Best Investment for a Healthier World


What Community Health Workers Want: A Combination of Incentives

Photo Credit: © 2015 Mali Health, Courtesy of Photoshare

Photo Credit: © 2015 Mali Health, Courtesy of Photoshare

Udochisom Anaba, Frontline Health project, Population Council

The World Health Organization (WHO) estimates that by 2030, global health systems won’t have enough health workers to achieve universal health coverage (UHC) - in fact, we will be short by 18 million. This shortage has left the global community scrambling to recruit and train community health workers (CHWs). To mitigate this projected shortage, there is a renewed interest in CHWs, especially in low- and middle-income countries (LMICs).

CHWs are “health workers carrying out functions related to healthcare delivery; trained in some way in the context of the intervention and having no formal professional or paraprofessional certificate or degree in tertiary education” as defined by Lewin & colleagues. They have a deep understanding of the communities in which they live and serve, are a link between formal health systems and communities, and bring vital, life-saving services closer to the families who need them.

CHWs are not a new piece of the health systems puzzle – in fact, they have been utilized to make up for a lack of trained doctors and nurses in rural areas, and limited access to health facilities by providing health services to vulnerable and poor populations in hard-to-reach areas for the past 60 years. And they have been instrumental to national ministries of health in delivering primary health services following the 1978 Alma Ata Conference and Declaration. But with the rising numbers of HIV/AIDS related illnesses in the 1980s and a stronger emphasis on vertical disease-specific programs, CHW initiatives lost favor, in part due to sustainability issues such as low retention rates and motivation of CHWs.

Research from different settings suggests that the retention and motivation of CHWs can improve with a combination of financial incentives, such as regular salaries, performance-based monetary incentives, and non-financial incentives like trainings, adequate access to supplies, supportive supervision, respect, and trust. But what is still lacking, are the perspectives of CHWs on the combination of incentives they would need for improved performance. And so, the questions remain: If we ask CHWs what they want, what would they say? And why should we care?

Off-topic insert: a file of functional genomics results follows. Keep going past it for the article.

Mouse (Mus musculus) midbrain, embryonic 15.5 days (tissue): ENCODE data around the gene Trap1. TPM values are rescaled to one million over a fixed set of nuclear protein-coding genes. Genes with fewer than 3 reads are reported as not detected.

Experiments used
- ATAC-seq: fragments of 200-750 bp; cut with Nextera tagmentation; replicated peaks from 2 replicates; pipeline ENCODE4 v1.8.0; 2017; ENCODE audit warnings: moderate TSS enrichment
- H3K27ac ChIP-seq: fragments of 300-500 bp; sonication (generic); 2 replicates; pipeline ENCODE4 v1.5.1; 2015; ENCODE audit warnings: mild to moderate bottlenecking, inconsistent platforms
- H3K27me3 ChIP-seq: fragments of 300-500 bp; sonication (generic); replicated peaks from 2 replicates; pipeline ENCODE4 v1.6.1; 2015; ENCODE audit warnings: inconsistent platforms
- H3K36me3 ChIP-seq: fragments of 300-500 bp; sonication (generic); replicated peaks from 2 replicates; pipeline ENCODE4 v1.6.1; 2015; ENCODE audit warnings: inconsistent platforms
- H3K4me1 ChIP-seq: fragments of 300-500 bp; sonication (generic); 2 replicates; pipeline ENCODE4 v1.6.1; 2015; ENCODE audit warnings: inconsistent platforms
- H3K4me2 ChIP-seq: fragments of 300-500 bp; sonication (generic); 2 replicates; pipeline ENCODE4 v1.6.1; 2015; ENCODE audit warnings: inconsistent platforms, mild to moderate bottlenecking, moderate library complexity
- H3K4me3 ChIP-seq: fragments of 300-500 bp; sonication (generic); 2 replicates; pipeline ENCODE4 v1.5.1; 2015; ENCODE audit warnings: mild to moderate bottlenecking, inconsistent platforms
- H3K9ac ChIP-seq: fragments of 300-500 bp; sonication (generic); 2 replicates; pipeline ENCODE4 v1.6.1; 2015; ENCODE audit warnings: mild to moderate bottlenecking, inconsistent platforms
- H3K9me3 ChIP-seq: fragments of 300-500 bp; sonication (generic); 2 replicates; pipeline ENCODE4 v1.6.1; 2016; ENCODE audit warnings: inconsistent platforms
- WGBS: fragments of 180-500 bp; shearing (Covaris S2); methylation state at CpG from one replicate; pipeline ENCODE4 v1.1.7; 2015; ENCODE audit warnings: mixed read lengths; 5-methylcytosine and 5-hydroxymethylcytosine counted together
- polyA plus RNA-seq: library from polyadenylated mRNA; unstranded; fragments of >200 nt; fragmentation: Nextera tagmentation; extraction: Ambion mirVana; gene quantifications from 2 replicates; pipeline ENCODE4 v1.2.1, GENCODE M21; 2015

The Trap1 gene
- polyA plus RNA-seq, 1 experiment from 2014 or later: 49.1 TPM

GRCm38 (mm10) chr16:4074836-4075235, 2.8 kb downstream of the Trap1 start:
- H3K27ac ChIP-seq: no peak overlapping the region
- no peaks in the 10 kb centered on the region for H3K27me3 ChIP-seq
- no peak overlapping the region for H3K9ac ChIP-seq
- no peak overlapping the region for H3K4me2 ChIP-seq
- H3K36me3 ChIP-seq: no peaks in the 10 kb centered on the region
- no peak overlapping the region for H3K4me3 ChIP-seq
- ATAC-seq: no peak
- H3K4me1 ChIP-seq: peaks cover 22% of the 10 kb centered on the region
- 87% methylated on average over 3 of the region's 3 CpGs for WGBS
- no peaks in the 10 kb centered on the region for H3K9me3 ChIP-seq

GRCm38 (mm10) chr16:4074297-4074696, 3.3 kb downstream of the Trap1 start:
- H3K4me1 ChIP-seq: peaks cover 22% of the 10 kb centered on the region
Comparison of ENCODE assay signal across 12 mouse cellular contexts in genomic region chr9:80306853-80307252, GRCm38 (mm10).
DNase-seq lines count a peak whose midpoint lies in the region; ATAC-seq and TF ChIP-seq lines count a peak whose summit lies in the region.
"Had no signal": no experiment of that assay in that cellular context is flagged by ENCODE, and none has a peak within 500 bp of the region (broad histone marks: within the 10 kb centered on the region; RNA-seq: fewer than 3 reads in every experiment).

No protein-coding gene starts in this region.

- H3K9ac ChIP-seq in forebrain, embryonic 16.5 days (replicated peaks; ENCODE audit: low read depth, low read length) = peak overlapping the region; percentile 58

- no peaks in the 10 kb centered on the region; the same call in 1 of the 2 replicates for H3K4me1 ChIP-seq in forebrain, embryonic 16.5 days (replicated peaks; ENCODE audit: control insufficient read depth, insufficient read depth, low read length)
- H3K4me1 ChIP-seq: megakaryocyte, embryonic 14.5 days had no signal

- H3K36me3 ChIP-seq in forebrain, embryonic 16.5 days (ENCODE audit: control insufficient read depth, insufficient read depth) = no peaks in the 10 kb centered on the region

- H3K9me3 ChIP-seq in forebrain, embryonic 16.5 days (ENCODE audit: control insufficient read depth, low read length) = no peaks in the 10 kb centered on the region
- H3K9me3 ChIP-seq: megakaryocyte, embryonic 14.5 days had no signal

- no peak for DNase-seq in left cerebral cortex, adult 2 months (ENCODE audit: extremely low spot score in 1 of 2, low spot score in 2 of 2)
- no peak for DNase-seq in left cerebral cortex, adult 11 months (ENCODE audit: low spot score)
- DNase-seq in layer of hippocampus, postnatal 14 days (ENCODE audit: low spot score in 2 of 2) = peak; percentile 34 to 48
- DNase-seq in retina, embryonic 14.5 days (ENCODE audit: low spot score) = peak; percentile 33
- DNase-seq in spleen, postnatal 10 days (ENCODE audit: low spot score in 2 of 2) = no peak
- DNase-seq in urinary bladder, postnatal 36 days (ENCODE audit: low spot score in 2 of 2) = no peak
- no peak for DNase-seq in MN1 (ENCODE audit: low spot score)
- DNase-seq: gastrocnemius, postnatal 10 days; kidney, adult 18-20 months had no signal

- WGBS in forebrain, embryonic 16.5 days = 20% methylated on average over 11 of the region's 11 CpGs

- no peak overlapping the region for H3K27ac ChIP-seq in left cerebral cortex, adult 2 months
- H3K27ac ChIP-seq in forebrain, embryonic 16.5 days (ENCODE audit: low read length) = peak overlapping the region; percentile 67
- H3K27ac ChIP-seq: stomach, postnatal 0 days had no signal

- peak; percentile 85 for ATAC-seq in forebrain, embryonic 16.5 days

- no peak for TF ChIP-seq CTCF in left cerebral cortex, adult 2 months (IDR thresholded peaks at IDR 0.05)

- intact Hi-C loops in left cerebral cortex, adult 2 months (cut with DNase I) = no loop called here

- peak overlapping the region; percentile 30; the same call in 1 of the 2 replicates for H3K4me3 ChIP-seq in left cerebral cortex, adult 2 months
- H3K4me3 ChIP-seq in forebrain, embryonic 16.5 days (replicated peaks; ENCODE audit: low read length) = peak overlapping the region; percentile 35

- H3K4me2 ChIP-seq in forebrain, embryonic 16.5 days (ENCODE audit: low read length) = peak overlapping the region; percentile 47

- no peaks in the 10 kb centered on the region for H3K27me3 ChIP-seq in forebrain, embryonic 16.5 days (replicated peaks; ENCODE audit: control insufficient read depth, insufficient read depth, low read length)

We should care because CHW attrition, is not only costly to the health system, it also directly affects families within the communities they serve. Health systems bear the costs of retraining and recruiting new CHWs and any possible loss of morale for other CHWs, who may now have additional work responsibilities. Within the communities themselves, attrition can cause a discontinuation of care and may have a devastating effect on the most vulnerable families.

To promote retention and motivation of CHWs, we know that a package of incentives is needed to meet their expectations. So, in 2006, the WHO identified the need to understand the levels and methods of remuneration and types of non-financial incentives to strengthen CHW programs. Twelve years later, the global community is still trying to understand what package of incentives is needed. Now is the time for stakeholders in LMICs to sit with their CHWs and understand what will motivate them to be successful and stay in their roles.

At the recent primary health conference in Astana, Kazakhstan, the Astana Declaration, celebrated the 40th anniversary of the Alma-Ata Declaration, and global leaders reaffirmed the importance of community health systems and CHWs in strengthening primary health care. The World Health Organization also unveiled the first ever guidelines for community health workers, that will guide CHW policy and programming. However, our efforts cannot be sustainable without adequate attention to understanding the factors that can keep CHWs active in their roles and committed to the welfare of their communities. Incentives are at the heart of this matter. Most ministries of health in low-and middle-income countries do not have enough resources allocated to commit to a regular salary for the large cadres of CHWs; this gives more credence to the idea of a “package” of interventions.  International donors and other policymakers should incentivize high performance by CHWs, by ensuring that they have the training and remuneration they need and that their voices are heard.